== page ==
Chelate by Jay Besemer
Brooklyn Arts Press, 2016; 130 pp
Reviewed by Carleen Tibbetts


Written during and about the poet’s hormone therapy and gender transition, Jay Besemer’s Chelate explores the interzone between self and body, between outsider and insider, and one’s fight against estrangement from oneself. The dictionary defines chelate as “of or noting a compound having a cyclic structure resulting from the formation of one or more hydrogen bonds in the same molecule.” In Besemer’s collection, chelate is also the formation and coexistence of two selves, two genders, and the chemistry between two simultaneous realities that coexist during his transition.

Besemer walks the reader through the landscape of these dueling realities with such grace and aplomb as he grapples with the confusion that comes along with this new identity. He writes, “time for a dream language :” in the collection’s opening poem and proceeds to take the reader into a realm of exquisite linguistic play and lush wordscapes. Imagery such as a “half-submerged raft of starmeat,” “licked like sugar from a stethoscope,” and “a rose in the teeth:” are just some lines that showcase the poet’s excellent craft.

What sets Chelate apart from most contemporary poetry is that although it is confessional, there is an “I”—albeit a lowercase—its structure and composition are unlike most standard confessional poems. These poems are tightly knitted together, in almost paragraph-like formation, with colons separating one line from the next.

Besemer’s use of the colon expertly gels with the contents contained in his poetry. The poems are delightfully disjointed in that each colon asks the reader to pause and consider the thematic dualities contained in the collection. They interrupt the reader and force the them in and out of the line’s natural flow. The colon is “the diamond that sprouts in the spaces between words:” and illuminates all the language that exists before and after the arresting pauses. Besemer’s use of the colon most importantly demands the reader come to terms with the magnitude of each line and the weight of each carefully wrought phrase.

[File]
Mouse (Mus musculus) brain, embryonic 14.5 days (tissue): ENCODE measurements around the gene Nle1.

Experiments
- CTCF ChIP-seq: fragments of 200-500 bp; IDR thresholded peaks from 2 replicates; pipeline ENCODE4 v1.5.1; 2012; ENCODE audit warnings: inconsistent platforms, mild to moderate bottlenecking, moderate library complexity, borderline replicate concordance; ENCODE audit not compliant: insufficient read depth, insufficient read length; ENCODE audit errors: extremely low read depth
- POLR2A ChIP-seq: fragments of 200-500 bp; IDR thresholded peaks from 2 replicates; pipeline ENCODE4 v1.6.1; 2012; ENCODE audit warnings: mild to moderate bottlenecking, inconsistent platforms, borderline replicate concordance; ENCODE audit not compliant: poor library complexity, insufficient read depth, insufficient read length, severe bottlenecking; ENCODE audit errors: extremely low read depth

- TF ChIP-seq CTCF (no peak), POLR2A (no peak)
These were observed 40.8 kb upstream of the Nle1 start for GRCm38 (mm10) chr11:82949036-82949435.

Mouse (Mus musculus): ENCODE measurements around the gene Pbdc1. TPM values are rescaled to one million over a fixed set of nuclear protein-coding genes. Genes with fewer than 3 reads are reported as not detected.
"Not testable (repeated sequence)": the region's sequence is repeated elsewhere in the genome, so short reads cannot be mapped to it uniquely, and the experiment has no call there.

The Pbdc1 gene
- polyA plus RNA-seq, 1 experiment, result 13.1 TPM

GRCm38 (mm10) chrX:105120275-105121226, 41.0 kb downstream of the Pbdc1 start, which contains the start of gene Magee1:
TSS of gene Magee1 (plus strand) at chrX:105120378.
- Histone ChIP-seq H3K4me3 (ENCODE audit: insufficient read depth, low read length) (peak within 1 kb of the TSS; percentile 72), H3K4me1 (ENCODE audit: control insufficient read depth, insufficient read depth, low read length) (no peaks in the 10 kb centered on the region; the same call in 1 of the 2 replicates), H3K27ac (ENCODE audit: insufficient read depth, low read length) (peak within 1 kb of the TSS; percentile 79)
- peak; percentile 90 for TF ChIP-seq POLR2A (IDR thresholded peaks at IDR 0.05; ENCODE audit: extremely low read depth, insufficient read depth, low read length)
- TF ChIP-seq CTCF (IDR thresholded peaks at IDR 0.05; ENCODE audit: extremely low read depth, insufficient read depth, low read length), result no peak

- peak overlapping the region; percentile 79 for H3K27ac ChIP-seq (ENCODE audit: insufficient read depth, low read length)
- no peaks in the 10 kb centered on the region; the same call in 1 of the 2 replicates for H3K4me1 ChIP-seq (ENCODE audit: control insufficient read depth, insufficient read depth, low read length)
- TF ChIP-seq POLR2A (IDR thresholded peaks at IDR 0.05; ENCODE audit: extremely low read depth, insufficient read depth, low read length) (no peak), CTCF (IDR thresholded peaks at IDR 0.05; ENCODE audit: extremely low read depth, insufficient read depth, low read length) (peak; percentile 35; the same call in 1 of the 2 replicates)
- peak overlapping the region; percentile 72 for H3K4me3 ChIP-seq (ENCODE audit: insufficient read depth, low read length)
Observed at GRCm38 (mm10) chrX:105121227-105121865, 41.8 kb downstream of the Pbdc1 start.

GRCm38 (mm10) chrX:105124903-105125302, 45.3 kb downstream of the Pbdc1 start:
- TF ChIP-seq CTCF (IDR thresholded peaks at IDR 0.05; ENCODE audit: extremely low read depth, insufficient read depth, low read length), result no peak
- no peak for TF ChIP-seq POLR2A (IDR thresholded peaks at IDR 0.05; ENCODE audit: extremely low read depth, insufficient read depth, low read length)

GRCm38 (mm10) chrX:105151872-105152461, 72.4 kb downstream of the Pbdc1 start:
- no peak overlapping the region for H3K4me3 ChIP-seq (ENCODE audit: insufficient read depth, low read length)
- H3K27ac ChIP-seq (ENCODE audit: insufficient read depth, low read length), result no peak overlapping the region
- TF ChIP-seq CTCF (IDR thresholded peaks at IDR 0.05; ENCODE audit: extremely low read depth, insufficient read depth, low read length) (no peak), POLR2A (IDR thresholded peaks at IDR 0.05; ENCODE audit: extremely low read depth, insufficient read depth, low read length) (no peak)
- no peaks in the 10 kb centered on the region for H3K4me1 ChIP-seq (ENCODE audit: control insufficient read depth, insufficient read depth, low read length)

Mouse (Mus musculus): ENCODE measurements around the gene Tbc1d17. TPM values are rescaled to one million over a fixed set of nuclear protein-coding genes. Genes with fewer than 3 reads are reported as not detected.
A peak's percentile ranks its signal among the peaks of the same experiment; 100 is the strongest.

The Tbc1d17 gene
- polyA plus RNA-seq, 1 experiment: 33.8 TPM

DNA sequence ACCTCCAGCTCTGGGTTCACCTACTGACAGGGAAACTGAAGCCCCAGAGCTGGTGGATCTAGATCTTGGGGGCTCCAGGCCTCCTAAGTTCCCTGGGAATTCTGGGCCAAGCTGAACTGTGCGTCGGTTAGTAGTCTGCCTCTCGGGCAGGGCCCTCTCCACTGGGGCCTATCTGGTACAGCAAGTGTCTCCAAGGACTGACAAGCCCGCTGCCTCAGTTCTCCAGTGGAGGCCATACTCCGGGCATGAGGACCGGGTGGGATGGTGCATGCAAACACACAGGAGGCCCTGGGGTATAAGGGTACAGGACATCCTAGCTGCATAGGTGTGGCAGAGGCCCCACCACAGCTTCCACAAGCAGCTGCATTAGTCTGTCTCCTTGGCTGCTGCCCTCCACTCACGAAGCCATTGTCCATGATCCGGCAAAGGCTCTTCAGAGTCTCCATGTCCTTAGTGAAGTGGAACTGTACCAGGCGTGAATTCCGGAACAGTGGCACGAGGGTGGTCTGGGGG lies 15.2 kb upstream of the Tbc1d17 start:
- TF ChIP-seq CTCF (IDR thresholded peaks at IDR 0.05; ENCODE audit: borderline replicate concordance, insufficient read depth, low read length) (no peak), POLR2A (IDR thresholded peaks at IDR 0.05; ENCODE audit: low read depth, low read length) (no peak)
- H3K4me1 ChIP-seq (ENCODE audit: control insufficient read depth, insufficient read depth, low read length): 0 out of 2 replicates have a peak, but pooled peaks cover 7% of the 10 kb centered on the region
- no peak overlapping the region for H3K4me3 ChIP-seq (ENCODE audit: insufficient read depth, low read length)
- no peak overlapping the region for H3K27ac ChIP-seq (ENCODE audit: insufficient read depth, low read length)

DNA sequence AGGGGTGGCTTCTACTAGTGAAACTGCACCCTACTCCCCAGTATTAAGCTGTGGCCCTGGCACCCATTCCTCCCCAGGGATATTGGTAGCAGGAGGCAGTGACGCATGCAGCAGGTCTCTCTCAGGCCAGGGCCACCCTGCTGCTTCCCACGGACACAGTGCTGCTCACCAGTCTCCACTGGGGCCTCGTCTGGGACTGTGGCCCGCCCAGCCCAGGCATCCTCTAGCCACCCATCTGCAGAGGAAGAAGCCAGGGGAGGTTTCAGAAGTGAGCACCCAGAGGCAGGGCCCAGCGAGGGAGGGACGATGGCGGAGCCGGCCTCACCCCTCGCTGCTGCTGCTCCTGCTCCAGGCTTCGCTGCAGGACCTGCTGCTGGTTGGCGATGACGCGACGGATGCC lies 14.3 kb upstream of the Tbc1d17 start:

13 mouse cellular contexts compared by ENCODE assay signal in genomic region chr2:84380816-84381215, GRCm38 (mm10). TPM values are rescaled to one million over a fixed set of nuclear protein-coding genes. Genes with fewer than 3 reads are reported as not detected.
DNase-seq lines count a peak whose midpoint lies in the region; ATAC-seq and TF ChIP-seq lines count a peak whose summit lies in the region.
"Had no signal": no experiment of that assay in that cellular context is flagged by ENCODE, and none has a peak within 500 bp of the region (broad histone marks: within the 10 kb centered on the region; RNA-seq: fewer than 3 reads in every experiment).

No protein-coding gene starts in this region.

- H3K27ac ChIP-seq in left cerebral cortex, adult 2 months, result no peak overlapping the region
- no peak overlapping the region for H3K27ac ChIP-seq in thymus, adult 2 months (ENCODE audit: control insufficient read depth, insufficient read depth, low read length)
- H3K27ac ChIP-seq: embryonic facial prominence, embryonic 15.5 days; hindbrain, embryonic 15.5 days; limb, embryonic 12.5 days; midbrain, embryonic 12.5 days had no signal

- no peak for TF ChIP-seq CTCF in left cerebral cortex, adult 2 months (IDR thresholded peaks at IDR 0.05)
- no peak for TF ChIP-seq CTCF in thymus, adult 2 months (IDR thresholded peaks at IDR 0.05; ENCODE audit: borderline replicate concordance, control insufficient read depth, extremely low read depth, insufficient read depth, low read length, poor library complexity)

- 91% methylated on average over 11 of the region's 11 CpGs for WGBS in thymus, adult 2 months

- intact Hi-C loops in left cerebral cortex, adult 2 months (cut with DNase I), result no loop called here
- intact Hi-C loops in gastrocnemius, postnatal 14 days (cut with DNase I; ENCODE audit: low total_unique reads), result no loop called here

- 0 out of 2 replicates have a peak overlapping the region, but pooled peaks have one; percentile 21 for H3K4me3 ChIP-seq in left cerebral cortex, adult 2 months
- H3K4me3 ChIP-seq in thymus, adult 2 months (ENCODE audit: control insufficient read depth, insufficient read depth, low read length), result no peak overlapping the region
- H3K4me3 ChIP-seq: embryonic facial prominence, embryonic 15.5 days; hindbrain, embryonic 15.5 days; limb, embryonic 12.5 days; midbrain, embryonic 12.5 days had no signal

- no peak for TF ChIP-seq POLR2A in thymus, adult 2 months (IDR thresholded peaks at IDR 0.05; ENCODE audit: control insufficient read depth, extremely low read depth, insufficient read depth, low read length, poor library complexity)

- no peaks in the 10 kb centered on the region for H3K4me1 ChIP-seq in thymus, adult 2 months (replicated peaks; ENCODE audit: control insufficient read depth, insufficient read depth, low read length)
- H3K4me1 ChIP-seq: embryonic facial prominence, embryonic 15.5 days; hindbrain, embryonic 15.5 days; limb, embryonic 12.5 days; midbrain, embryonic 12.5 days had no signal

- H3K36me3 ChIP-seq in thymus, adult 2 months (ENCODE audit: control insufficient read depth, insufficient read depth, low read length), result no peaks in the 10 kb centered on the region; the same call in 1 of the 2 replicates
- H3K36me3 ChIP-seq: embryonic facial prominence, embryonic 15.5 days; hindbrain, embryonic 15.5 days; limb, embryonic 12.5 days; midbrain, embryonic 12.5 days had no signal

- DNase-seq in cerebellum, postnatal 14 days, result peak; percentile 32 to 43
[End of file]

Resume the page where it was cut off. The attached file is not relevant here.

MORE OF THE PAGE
Besemer’s poetry deals with the fallout of the binary structure cracking open and spilling out—with what we are left with when we cannot be so neatly contained or defined. He writes, “when the moisture of our words has saturated the walls: when making & unmaking have become the same action: when the light in out hands has the taste of honey: . . .” Here the reader is enveloped in such warm, inviting language despite such anxious and existential questions that Besemer forces the reader to consider—questions about how it feels for him to teeter between two selves during such an emotionally fraught journey.

As previously mentioned, Besemer’s “attack of glandular wish” is the undercurrent in this collection. The important work of the body, of “the membrane that makes wonder & keeps it safe::” permeates these poems. Jay Besemer admits, “i want nothing but the wings i dropped in a ravine upon my mistaken puberty:.” To belong, to exist in the body and soul that feel natural, warm, and right. This is the crux of the collection—radical self-love and acceptance that seem so painful and elusive. Besemer asks, “how many bodies are we: how many selves: how many worlds::” and the answer is we are imperfectly infinite and inescapably human. We must be seen. We must be loved. We must endure.